Could LeBron James have been an NFL superstar back in 2011?

Over the past 20 years, LeBron James has gone from high school basketball phenom to global icon and one of the most accomplished NBA players of all-time.

But is it possible he could have found the same or greater levels of success on the gridiron instead the hardwood?

In a recent sit-down with UNINTERRUPTED, James detailed how he was close to signing with the Dallas Cowboys during the 2011 NBA lockout.

“I had no idea how long the lockout was going to be and me and my trainer, Mike Mancias, we started to train to be a football player. Mike kept saying it would be great to go Irving, Texas. He’s from Texas. We are both Cowboys fans. The thoughts came into my mind, and never having the ability to finish my high school career, not being able to finish my senior year, I have dreams all the time of playing football.”

And apparently, according to James’ business partner Maverick Carter, Cowboys owner Jerry Jones was onboard and even offered James a contract, which Carter said is framed in LeBron’s home office.

The idea of James playing in the NFL might seem farfetched, but the now 6’9″, 250-pound James was actually a star wide receiver in high school.

During his junior year at St. Vincent-St. Mary High School, James recorded 57 receptions, 1,160 yards, and 16 touchdowns.

How good would James have been if he chose the football path over hoops? The answers vary depending on who you ask.

Los Angeles Clippers head coach Doc Rivers sat down with his son Austin Rivers for his podcast Go Off,  and he believes James’ physical gifts would have made him one of the greatest football players ever.

“I really believe if LeBron James had to play football, he may have been the greatest football player ever at whatever position. Can you imagine LeBron James with a helmet on? That’s dangerous.”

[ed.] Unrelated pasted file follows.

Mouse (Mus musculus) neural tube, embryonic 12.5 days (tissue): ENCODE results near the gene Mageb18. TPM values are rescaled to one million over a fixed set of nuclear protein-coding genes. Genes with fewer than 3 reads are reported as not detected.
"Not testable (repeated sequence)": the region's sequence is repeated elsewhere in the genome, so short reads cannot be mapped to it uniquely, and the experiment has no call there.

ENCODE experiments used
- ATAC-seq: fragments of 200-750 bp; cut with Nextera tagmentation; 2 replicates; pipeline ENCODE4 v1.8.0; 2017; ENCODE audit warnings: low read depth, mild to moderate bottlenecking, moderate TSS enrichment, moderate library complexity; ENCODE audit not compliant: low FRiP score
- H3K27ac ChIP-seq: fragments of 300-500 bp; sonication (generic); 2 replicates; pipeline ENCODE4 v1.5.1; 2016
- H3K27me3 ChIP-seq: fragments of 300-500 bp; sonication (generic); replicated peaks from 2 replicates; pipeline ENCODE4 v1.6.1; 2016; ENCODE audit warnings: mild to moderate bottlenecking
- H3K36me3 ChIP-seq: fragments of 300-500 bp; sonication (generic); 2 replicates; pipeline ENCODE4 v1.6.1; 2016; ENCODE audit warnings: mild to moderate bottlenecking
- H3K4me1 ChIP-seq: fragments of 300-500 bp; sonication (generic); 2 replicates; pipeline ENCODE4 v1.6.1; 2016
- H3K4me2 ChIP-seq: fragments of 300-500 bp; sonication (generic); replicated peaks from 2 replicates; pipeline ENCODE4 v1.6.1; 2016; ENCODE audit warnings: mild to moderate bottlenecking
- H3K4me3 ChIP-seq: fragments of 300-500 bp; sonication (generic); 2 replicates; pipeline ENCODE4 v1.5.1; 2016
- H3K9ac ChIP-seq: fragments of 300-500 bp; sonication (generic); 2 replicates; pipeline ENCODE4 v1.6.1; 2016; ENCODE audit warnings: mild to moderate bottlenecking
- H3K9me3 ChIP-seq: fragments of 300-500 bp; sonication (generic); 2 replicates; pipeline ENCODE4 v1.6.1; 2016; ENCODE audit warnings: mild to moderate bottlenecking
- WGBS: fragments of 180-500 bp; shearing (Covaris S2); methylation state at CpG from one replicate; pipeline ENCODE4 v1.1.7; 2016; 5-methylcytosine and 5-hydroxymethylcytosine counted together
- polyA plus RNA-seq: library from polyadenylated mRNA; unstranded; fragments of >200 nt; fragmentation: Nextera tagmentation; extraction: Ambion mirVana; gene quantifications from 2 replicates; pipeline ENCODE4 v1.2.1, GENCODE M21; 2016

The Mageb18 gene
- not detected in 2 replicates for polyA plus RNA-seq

ESPN’s Brian Windhorst has covered James dating back to his high school days. And while he agrees with Rivers that James had the physical gifts to be successful as a football player, he believes those same physical gifts would potentially be his undoing.

“He was a star in high school. He could not be covered. He was 6’6″, 230 pounds at that time. The problem was the only way to bring him down was to go low. So he spent as much time protecting himself as he did catching the ball and that would have been my concern. People would have gone low on him like they have on Rob Gronkowski and he would have been injured a lot.”

As one might expect, former NFL greats have pushed back against the idea that James would have been among the game’s greats if he stepped on the football field during that 2011 NBA lockout.

Pro Football Hall of Famer Shannon Sharpe is one of those who is not quite a believer.

“People think because you are great at one sport … historically great, and that you’re a great athlete that you can transition and play any other sport and be equally as great and that’s not always the case. We have seen rare occasions where you see a Bo Jackson or Deion Sanders or Jim Thorpe. You’re talking about in 100 years of history maybe three or four guys. I do believe [LeBron] could have made it, but I believe it is a stretch to say that he could have been the greatest football player of all-time.”

Former Dallas Cowboys great Demarcus Lawrence, who was a member of the Cowboys roster in 2011, doesn’t like James’ chances of stopping him from getting to the quarterback if LeBron slotted in at tight end, but Lawrence does think James could have succeeded in the NFL.

“No way in hell LeBron would have blocked me. But I think that he would have made a really, really good tight end, especially because of his athleticism. He would have been crushing, man. Getting a lot of touchdowns.”

James vs. Lawrence sure would have been a matchup for the ages.

In the end, the fact that there is even a conversation regarding LeBron playing a second sport professionally is a testament to his all-time athletic ability.

In fact, James never stepping onto an NFL field may go down as one of the greatest “what ifs” in sports history – even though it’s never too late to take a run at it.